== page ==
Andy Slavitt has decades of private and public sector leadership in health care. Over his career, Andy has shaped some of the most signiﬁcant and successful initiatives in health care impacting millions of Americans and the shape of the health care system. For the last two years, he served as the Acting Administrator for the Centers for Medicare & Medicaid Services (CMS) under President Obama, overseeing the Medicaid, Medicare, the Children’s Health Insurance Pro-gram, and the Health Insurance Marketplace, where he also oversaw the healthcare.gov turn-around in 2013. Under his leadership, the U.S. health care system saw record reductions in the uninsured rate, nationwide improvements in quality, record low cost growth, and a major resurgence in value-based payment models.
From 2003 to 2013, Andy worked at UnitedHealth Group, eventually serving as the Group Executive Vice President for Optum. Andy founded and served as CEO of HealthAllies, a technol-ogy-based consumer health care company, was also a consultant with McKinsey & Company, and an investment banker with Goldman Sachs. In 2016 Andy was named one of the 10 most inﬂuential people in health care by Modern Healthcare magazine, and he recently received the American Medical Association’s Dr. Nathan Davis Award for Outstanding Government Service.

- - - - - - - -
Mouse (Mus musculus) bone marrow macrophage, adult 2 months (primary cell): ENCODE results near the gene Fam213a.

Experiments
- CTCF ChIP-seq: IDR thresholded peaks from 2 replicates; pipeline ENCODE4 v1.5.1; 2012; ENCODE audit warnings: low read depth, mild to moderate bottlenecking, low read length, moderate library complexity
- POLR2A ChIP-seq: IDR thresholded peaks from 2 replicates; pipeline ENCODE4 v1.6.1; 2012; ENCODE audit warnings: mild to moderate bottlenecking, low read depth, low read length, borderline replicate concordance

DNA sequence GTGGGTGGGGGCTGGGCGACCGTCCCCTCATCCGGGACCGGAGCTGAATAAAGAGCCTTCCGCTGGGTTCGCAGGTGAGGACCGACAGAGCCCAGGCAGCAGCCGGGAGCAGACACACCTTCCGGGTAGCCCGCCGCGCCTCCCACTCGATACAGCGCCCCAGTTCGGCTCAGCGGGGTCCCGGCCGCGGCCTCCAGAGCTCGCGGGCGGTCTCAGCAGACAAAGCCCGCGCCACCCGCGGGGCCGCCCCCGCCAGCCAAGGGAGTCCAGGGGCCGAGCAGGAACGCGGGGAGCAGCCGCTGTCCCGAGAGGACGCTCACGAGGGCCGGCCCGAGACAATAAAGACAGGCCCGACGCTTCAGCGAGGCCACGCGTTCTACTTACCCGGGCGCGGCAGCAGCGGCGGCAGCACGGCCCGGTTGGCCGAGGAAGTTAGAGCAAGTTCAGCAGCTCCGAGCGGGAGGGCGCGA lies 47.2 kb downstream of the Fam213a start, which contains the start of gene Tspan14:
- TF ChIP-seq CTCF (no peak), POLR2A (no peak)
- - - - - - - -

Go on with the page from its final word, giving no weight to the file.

Andy lives in Minnesota with his family. He is a graduate of the Wharton School and The College of Arts & Sciences at the University of Pennsylvania, and received an MBA from Harvard Business School.
Episode 006-healthcare-dot-gov: Using Software to Create Better Countries: Recovering Healthcare.gov with Andy Slavitt
March 15th, 2017 | 38 mins 16 secs
How can we use software to build better countries? Our guest, Andy Slavitt (@aslavitt), helps us answer by telling us what he learned leading the recovery effort on Healthcare.gov in 2013 and 2014. Andy will talk about the 6,000 defect backlog he inherited when he took over the system, how it got worse before it got better and why it took a culture shift to really improve things. Even if you can't call the White House to berate underperforming contractors, you'll be able to learn how to run a rescue project under monumental pressure.